Ethereum sought to remind many of the volatility of cryptocurrencies when a multi-million dollar dump saw the price of Bitcoin’s biggest rival crash from over $300 to less than $1 in a matter of seconds.
Ethereum has been rocketing in the markets as it surged earlier this year from being a minor coin trading for a few dollars to hit highs of $250+. The alternative to Bitcoin peaked close to $400 earlier this month before it, as well as a host of other Alt-Coins, took a massive dive.
Then, on Wednesday, the price of Ethereum, which was sitting in and around $320, plummeted down to around 10 cents in a matter of seconds on GDAX. A multi-million dollar sell order is being blamed for this sharp, flash crash, and then subsequent rebound, but the implications are massive.
The one sell order triggered off a host of other stop orders which cataclysmed into a death spiral for the coin, leaving many invested in Ethereum with nothing as their margined sell order orders were activated and their coins sold off at extremely cheap rates.
These stop orders are in place often as safety nets in order for buyers to dump their coins if there is threat of a massive crash, and because the stop orders are usually set at a loss, in order to protect against total loss, many Ethereum users were left stung by the crash.
Many of these red-faced users took to social media to accuse GDAX of price manipulation and illegal doings, however this was refuted by a spokesperson from the exchange. They claim that their investigation found no wrongdoing within the market crash. They did express that the investigation is ongoing, however, and that transactions would not be reversed.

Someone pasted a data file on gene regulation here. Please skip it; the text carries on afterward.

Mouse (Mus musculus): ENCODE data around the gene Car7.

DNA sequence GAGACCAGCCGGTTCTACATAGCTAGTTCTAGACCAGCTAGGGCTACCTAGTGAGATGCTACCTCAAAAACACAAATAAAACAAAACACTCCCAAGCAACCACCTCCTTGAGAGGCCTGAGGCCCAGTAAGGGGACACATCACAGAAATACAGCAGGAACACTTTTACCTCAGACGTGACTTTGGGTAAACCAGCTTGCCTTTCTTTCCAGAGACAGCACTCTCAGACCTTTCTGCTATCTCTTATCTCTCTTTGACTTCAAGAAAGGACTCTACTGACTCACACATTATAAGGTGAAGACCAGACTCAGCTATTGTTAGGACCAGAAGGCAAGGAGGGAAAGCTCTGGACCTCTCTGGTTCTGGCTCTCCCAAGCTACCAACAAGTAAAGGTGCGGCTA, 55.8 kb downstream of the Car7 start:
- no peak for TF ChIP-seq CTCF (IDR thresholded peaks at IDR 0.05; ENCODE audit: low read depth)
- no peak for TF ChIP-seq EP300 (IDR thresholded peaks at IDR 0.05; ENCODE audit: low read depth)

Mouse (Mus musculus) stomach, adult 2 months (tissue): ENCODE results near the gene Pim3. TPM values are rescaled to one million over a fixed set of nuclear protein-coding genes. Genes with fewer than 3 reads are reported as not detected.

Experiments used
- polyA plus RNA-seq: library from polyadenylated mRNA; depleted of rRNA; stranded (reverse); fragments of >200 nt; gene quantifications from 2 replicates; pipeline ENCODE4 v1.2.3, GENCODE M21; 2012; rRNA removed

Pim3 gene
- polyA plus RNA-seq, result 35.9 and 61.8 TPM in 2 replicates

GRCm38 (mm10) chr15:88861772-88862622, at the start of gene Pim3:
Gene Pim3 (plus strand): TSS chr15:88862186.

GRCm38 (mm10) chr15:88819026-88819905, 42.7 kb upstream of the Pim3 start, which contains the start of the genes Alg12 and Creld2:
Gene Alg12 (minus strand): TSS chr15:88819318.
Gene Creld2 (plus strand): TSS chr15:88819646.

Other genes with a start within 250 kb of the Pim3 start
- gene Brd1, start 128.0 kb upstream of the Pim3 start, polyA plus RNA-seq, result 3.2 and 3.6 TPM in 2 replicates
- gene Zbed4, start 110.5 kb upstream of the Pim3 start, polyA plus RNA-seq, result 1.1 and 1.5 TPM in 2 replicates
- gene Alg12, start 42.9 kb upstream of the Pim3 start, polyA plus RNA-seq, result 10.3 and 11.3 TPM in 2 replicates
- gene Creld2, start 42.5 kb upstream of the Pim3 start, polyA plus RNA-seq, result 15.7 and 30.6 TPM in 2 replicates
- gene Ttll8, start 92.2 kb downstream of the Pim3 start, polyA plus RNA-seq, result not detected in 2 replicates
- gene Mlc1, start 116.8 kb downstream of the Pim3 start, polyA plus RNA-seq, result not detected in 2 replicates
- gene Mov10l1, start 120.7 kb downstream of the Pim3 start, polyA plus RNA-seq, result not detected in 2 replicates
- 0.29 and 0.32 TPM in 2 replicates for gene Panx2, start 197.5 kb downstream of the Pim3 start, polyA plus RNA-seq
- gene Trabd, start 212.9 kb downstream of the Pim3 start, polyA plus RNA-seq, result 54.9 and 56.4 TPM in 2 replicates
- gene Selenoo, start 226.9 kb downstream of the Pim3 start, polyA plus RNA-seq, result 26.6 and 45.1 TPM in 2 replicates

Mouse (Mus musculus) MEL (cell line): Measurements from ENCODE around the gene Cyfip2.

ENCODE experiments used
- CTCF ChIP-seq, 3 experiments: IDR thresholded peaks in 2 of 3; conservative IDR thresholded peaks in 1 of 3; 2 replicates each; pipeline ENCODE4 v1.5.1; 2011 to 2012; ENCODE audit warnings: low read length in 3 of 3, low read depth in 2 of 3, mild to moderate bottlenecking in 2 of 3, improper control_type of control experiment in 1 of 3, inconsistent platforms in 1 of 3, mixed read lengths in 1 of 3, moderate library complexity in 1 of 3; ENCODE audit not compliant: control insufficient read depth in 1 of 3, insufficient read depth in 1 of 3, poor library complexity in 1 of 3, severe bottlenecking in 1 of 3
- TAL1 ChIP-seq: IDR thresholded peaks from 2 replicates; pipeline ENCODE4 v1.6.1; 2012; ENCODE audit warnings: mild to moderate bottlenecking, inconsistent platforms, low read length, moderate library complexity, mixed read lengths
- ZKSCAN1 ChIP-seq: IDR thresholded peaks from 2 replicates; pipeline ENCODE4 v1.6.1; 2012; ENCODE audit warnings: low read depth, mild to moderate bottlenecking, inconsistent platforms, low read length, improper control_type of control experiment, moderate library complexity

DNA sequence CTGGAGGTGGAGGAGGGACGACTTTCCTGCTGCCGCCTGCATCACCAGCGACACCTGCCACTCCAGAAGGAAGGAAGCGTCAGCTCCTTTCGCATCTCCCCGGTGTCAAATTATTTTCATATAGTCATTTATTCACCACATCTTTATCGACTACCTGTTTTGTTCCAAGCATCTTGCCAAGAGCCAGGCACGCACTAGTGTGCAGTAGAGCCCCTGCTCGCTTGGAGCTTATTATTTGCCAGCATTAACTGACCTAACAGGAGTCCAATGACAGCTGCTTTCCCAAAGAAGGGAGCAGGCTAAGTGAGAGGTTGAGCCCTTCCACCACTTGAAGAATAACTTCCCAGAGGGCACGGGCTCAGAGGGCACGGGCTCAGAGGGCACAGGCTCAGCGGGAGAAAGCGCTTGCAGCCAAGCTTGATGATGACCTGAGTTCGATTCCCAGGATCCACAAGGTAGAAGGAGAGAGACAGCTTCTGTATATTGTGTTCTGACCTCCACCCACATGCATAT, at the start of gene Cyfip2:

A screenshot taken on GDAX showing a long thin red tail where the price dropped close to zero
“Our initial investigations show no indication of wrongdoing or account takeovers. We understand this event can be frustrating for our customers. Our matching engine operated as intended throughout this event and trading with advanced features like margin always carries inherent risk,” said Adam White, vice-president of GDAX, in a blog post.
“We are continuing to conduct a thorough investigation and will keep customers updated with any resulting actions.”
Of course, there are two sides to this coin as well. For all of those who lost money with their stop orders, there are also cases of buyers scoring big.
A screenshot was posted on a trading forum that showed how a user, who had placed a buy order for Ethereum at 10 cents, picked up 3,800 coins for a paltry price of $380. So, when the price dropped for a mere second, the buy order was engaged, and when the market recovered also within seconds – back to over $300 per coin – a new crypto millionaire was born.
The volatility that has been witnessed from Ethereum, as well as Bitcoins and a host of other Alt-Coins, seems to be par for the course as cryptocurrency continues to expand exponentially. Market growth well over 300 to 600% has not been uncommon recently, but there has also been some pullback from the cryptocurrencies as market corrections take their due course.
It is a reminder to those trading in the new technology that although there is no centralization in force to effect the price, there can still be massive shifts and gains simply because of a few individual actions.
Cryptocurrencies face unprecedented volatile swings, such as massive dumps experienced Wednesday by on GDAX. Even factoring the flash crash on Wednesday, there are other events